Marty Hedlund

Marty Hedlund is going to be a busy man this year. Along with his day job as regional vice president of Sundt Construction, Hedlund is on the board of directors of the Greater Phoenix Chamber of Commerce, a member of the Discovery Triangle’s board of directors, on the national board of directors for the Design Build Institute of America (DBIA), as well as being part of the DBIA National Certification Board. To top it all off, he’s taking the reins as the 2018 chairman of the Arizona Builders Alliance (ABA). 

Growing up in Phoenix, Hedlund says his affinity for science and math as a child is what led him to pursue a civil engineering degree at Stanford University. It was during those college summer internships where, by process of elimination, he found his calling. Hedlund quickly learned that the office scene wasn’t for him. 

“What I really liked was being outdoors and near the projects that were being engineered or being built,” he says. 

This realization led Hedlund to pursue construction over engineering. A few more internships later and he crossed roads and bridges off his to-do list. Building buildings was going to be his thing and more than 30 years later, his love for all things construction is stronger than ever. 

After college, Hedlund came home to the Valley and soon found his place with a company that offered him boundless growth, Sundt Construction. 

“I became a field engineer in 1984 and just kind of did all the different operational positions along the way,” he says, a path that led him to his current place as regional vice president of Sundt, one of the largest employee-owned construction companies in the United States. 

When Hedlund talks about the family atmosphere that has kept him at Sundt, he’s isn’t speaking metaphorically. His brother Eric Hedlund is the Texas district manager for Sundt Construction and a former chairman of the ABA. Not only does this ensure that family requests to build backyard playhouses will receive competitive bids, but it makes Marty’s appointment historic. The two are the first set of brothers to hold the volunteer position.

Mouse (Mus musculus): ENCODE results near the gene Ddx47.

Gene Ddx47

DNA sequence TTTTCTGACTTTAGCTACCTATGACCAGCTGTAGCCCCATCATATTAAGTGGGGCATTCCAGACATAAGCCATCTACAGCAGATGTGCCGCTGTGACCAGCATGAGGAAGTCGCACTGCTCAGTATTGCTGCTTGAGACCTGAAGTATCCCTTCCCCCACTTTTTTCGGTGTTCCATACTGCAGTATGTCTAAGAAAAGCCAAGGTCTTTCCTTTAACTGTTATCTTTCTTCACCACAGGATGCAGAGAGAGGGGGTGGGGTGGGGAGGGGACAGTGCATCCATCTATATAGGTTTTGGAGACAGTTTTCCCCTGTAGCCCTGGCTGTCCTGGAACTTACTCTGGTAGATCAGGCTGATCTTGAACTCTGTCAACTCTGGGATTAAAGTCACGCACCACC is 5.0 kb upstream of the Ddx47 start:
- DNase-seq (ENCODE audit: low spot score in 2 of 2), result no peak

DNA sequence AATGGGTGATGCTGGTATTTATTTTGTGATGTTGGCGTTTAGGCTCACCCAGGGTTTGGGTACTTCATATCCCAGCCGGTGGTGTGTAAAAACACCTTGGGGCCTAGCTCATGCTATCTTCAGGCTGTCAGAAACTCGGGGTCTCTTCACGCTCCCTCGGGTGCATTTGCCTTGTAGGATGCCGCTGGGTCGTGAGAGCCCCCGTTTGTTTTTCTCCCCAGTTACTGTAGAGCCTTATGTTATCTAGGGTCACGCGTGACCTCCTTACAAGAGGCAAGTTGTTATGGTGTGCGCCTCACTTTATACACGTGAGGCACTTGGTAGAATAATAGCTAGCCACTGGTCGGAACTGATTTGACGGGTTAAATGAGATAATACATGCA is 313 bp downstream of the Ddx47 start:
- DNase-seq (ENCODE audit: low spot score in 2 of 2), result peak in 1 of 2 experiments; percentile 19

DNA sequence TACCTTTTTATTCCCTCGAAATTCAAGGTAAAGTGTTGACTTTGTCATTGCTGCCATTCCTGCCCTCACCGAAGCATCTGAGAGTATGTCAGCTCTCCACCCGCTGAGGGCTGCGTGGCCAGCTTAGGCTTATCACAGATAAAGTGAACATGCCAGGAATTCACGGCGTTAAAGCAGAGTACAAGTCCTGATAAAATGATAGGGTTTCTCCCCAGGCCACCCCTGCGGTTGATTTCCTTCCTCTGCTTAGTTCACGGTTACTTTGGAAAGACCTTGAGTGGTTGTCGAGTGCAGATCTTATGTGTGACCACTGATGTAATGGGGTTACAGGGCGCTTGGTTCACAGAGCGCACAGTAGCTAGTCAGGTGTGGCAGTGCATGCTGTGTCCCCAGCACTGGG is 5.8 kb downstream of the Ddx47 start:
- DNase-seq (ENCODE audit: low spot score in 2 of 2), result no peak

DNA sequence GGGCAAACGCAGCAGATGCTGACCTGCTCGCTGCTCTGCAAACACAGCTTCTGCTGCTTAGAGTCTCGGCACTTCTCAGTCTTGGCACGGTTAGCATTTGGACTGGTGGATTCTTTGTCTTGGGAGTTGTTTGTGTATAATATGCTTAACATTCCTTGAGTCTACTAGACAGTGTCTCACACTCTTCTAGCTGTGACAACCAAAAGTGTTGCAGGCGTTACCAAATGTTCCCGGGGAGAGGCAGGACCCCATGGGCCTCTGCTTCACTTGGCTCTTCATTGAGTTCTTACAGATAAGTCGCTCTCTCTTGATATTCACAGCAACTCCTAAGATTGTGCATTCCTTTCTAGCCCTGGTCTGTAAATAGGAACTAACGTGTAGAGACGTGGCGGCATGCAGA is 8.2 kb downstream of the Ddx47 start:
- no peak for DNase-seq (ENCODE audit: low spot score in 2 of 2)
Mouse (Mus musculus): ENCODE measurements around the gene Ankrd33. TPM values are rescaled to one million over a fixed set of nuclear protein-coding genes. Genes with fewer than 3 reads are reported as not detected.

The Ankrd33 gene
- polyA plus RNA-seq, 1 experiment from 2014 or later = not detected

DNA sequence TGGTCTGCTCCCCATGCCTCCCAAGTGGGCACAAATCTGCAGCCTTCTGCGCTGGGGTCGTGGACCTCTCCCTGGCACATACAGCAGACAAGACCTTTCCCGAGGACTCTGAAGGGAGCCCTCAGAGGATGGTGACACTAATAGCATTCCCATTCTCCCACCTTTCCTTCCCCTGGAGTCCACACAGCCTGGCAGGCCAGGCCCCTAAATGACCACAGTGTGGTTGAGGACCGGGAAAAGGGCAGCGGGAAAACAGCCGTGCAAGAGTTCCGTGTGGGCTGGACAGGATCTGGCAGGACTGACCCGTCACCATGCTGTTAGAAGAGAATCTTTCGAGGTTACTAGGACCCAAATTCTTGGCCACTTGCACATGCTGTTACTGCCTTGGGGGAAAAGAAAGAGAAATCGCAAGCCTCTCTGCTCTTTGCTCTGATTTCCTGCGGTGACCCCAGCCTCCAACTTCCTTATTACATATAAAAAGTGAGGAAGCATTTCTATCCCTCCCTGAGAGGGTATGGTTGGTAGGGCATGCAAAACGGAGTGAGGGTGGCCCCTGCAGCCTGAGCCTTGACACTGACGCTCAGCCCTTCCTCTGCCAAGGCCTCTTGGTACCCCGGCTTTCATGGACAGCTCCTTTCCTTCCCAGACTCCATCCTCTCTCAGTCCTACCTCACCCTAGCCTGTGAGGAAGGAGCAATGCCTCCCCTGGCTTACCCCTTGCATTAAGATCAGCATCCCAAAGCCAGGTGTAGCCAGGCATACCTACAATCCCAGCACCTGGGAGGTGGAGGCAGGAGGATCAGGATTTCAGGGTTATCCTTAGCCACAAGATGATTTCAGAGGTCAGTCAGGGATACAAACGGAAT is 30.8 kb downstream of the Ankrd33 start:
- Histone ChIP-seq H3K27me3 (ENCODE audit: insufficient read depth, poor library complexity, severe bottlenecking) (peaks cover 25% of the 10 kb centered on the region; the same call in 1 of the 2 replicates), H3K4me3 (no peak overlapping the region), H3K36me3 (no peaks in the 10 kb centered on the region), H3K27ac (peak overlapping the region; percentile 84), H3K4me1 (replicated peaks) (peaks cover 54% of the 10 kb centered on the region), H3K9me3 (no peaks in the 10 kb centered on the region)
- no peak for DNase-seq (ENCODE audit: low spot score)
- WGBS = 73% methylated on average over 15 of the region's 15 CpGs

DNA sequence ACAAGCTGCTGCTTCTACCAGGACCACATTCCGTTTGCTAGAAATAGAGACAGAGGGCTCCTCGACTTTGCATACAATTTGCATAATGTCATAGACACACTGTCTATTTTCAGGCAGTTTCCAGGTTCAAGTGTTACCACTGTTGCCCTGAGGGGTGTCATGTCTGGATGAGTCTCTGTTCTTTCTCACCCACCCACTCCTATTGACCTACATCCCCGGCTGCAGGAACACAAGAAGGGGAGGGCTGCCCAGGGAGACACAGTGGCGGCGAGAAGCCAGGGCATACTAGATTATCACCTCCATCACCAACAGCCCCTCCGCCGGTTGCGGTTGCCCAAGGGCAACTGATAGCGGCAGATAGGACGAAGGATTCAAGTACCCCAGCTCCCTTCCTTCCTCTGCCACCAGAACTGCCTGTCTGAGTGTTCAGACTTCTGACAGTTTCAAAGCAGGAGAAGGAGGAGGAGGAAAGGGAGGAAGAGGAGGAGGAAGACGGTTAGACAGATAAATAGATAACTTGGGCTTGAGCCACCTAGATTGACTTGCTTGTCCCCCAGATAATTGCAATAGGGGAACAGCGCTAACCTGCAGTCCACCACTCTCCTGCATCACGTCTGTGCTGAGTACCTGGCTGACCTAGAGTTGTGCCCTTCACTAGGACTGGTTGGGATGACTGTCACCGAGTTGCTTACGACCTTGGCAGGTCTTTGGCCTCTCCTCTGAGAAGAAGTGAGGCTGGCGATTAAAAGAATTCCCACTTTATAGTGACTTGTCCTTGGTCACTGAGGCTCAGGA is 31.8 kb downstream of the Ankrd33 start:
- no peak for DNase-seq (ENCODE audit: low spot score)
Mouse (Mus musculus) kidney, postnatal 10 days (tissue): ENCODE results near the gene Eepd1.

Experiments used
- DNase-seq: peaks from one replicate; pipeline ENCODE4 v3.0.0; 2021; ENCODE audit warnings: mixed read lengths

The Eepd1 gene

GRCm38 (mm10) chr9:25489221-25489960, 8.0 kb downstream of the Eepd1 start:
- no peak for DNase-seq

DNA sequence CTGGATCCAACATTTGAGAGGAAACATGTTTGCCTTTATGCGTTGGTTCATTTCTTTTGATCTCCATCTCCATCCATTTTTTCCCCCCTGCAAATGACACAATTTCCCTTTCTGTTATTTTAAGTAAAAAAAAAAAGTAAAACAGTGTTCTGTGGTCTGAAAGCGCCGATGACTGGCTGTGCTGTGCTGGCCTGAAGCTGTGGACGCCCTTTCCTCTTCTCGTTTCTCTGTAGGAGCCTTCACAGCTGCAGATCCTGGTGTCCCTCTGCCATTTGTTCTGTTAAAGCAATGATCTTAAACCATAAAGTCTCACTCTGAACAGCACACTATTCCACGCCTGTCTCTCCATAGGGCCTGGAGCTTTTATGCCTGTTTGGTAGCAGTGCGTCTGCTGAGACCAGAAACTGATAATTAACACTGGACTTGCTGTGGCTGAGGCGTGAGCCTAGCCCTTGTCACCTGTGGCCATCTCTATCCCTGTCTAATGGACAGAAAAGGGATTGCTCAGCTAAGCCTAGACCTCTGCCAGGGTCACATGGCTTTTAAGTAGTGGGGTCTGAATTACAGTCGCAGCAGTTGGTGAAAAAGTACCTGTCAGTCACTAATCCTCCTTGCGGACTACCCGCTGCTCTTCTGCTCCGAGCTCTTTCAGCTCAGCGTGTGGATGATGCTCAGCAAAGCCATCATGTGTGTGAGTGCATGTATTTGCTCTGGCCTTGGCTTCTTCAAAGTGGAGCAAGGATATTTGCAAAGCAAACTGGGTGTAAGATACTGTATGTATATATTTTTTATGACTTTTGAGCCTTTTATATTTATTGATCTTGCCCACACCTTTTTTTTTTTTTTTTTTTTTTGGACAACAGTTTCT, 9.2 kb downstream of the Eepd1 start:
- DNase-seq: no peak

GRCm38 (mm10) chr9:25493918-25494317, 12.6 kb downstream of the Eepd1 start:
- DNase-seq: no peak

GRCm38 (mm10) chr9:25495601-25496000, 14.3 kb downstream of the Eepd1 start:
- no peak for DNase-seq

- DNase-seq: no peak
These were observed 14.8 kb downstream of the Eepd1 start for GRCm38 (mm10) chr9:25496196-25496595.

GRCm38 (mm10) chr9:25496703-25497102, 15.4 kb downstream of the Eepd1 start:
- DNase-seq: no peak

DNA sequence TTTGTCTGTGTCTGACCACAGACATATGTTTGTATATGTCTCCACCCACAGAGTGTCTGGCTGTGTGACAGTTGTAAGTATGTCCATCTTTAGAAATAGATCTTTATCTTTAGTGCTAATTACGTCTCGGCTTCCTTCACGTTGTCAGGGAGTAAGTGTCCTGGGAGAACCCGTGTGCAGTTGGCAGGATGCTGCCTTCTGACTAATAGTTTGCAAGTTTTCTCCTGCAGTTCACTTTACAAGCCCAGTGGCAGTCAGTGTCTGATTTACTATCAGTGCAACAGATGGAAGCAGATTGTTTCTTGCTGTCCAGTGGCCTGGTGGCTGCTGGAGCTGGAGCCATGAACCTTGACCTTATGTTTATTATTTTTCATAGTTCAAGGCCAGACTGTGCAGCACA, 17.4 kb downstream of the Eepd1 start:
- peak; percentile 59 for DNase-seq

Hedlund’s turn as chairman of the ABA isn’t going to be a cake walk though. First, he’ll be heading up the board the same year the organization is losing the only president it’s ever known. After 25 years of leading the ABA, Mark Minter is retiring in 2018, leaving a significant hole to fill. Making sure the next president has a big enough shovel to fill it is No. 1 on Hedlund’s to-do list. Knowing such a major transition won’t happen seamlessly on its own, his work as chairman will focus well beyond his one-year tenure. 

“Strategic planning isn’t just about looking at this year or next year, it’s about ‘what are your long term plans?’” Hedlund says. 

Those plans include keeping the ABA’s vision strong, while increasing membership and education for all levels of the industry.   

Another challenge Hedlund will face is making sure his industry utilizes the services offered by the ABA as Arizona continues to grow. Growth is good of course, especially for the construction industry, but it also creates a new set of problems. Most notably, Hedlund says, is not enough workers. Consequently, increasing a well-trained workforce is another top priority for the incoming chairman, as is leadership training. 

“Educating not only craft, but management personnel to run the work, is a big challenge,” he says. Hedlund explains that overwhelmed management can leads to serious, and sometimes fatal, growing pains. For example, the divergence in time between paying employees and getting paid by clients can cause a cash flow problem, from which a company may never be able to recover. This is why encouraging members to take advantage of the ABA training and development programs is another of his top priorities. 

As a man who likes to have a full plate in front of him, Hedlund also hopes to use his time as chairman of the ABA to help improve his industry’s face value. He says he’s well aware of the sweaty-guy-digging-a-ditch image that comes to mind when people think about construction, and he’s not arguing with it, “It is all those things, but it is also about really smart people coming up with incredibly creative ways to build cool things that help serve our communities, and ultimately can change the world.”